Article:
The Nestorian Stele is a Chinese monument that was erected in 781 during the Tang Dynasty in Chang'an, present-day Xi'an. That was where Kūkai studied first Sanskrit and then Shingon Buddhism in 804-806, so he probably saw the original stele. A replica is here in Okunoin.
The stele documents 150 years of early Christianity in China, after the missionary Alopen had convinced the Tang Emperor Taizong to recognize the Nestorian Christian church in 638.
Alopen was probably a Syriac-speaker from the Persian Empire or from Syria within the Byzantine Empire. The stele's text is in a mixture of Chinese and Syriac
The stele was buried in 845, during anti-Buddhist religious suppression which had expanded to include the Nestorians.
It was discovered in 1623-1625 during the late Ming Dynasty. Latin and French translations appeared in Europe within a few years. A later publication in 1667 included the original Chinese text, a Romanized version of that, and a Latin translation. The may have been the first significant Chinese text available to European readers in its original form.
The Jesuits claimed that the stele had been erected by a community of Roman Catholics, saying that Roman Catholics had originally brought Christianity to China and Nestorianism was a later heresy. Later historians found that the Nestorians were the first Christian missionaries in China.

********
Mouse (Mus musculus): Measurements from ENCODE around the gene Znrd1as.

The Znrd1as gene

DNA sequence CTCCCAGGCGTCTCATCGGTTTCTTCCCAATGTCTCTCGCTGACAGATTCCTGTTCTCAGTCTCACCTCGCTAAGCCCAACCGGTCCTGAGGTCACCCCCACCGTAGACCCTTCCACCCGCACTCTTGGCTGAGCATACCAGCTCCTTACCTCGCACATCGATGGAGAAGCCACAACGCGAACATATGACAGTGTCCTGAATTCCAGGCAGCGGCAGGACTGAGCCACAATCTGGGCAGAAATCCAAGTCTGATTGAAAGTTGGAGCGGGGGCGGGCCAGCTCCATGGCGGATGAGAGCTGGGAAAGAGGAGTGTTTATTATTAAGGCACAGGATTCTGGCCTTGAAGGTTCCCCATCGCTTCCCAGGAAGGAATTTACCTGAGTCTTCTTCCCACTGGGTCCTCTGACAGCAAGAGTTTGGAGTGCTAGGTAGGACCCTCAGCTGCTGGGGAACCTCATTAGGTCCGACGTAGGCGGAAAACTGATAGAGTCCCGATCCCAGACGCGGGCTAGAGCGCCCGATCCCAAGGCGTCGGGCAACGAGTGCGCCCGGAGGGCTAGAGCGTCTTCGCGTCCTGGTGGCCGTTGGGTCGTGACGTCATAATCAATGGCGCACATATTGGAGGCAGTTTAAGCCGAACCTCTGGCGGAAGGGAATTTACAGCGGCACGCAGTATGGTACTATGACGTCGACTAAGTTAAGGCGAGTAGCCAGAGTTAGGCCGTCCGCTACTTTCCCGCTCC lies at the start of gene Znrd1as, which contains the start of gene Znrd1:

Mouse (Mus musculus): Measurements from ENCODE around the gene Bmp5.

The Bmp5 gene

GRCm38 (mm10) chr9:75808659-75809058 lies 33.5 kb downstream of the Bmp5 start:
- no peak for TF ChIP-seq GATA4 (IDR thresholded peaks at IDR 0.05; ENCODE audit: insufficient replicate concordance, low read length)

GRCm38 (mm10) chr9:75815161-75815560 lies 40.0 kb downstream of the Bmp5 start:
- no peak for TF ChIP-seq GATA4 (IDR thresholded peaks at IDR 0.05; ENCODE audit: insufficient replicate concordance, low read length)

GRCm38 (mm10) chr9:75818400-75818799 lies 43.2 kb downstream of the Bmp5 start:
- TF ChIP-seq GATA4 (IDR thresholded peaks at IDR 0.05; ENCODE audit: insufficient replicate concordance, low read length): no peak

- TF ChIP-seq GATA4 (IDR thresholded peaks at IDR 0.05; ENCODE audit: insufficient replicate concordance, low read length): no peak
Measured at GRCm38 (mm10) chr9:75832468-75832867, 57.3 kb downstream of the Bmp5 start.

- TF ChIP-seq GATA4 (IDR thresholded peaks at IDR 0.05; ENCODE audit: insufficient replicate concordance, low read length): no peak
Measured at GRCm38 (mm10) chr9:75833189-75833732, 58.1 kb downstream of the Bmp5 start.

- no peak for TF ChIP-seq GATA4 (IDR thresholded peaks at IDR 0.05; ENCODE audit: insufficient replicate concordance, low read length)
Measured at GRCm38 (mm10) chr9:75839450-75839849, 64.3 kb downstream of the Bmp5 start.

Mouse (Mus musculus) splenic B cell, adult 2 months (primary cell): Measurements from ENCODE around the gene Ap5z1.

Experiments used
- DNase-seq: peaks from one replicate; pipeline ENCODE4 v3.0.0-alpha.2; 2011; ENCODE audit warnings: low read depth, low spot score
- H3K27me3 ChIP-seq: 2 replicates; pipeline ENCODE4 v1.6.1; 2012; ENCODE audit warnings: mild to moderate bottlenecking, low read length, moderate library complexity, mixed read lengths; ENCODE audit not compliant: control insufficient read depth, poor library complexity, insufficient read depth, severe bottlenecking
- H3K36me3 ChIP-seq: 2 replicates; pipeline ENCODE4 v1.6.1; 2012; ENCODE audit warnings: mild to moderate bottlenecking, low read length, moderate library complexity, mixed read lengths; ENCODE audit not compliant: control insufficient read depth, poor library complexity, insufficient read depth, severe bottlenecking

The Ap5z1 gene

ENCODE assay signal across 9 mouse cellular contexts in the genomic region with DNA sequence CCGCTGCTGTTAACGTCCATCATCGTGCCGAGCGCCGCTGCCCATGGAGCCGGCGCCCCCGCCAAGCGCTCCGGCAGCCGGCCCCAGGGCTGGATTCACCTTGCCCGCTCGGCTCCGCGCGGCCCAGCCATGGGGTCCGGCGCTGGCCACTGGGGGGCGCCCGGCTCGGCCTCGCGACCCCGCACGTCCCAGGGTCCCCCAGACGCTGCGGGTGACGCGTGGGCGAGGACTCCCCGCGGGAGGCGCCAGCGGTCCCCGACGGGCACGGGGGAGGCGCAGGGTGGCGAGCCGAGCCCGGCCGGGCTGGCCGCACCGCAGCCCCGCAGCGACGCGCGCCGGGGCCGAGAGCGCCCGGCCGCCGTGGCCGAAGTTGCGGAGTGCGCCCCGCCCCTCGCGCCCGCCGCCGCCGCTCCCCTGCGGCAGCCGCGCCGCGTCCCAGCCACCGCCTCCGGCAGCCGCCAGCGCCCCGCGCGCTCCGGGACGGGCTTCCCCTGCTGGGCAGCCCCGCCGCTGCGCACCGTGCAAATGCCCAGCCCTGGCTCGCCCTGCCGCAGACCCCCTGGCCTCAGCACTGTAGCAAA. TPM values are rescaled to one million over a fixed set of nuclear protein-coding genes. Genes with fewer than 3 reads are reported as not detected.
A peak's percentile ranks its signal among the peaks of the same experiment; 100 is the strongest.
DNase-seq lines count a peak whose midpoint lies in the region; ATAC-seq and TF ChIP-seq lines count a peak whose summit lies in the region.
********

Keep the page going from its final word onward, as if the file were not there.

The heading is Chinese, Memorial of the Propagation in China of the Luminous Religion from Daqin, where Daqin is the Chinese term for the Roman Empire. There is a cross at the top of the tablet. A long Chinese inscription appears below the heading.
The text refers to God, the book of Genesis from the Hebrew Bible, the Trinity, the Incarnation, the cross, and the rite of baptism. It mentions Nestorian missionaries and church supporters who had arrived in China by the year 640.
The text is mostly in Chinese, with occasional glosses in Syriac. Syriac names like Allaha, Mshiha, Satana (for God, Christ, and Satan), plus a few words of Sanskrit origin and the Persian word for "Sunday" are represented phonetically in Chinese.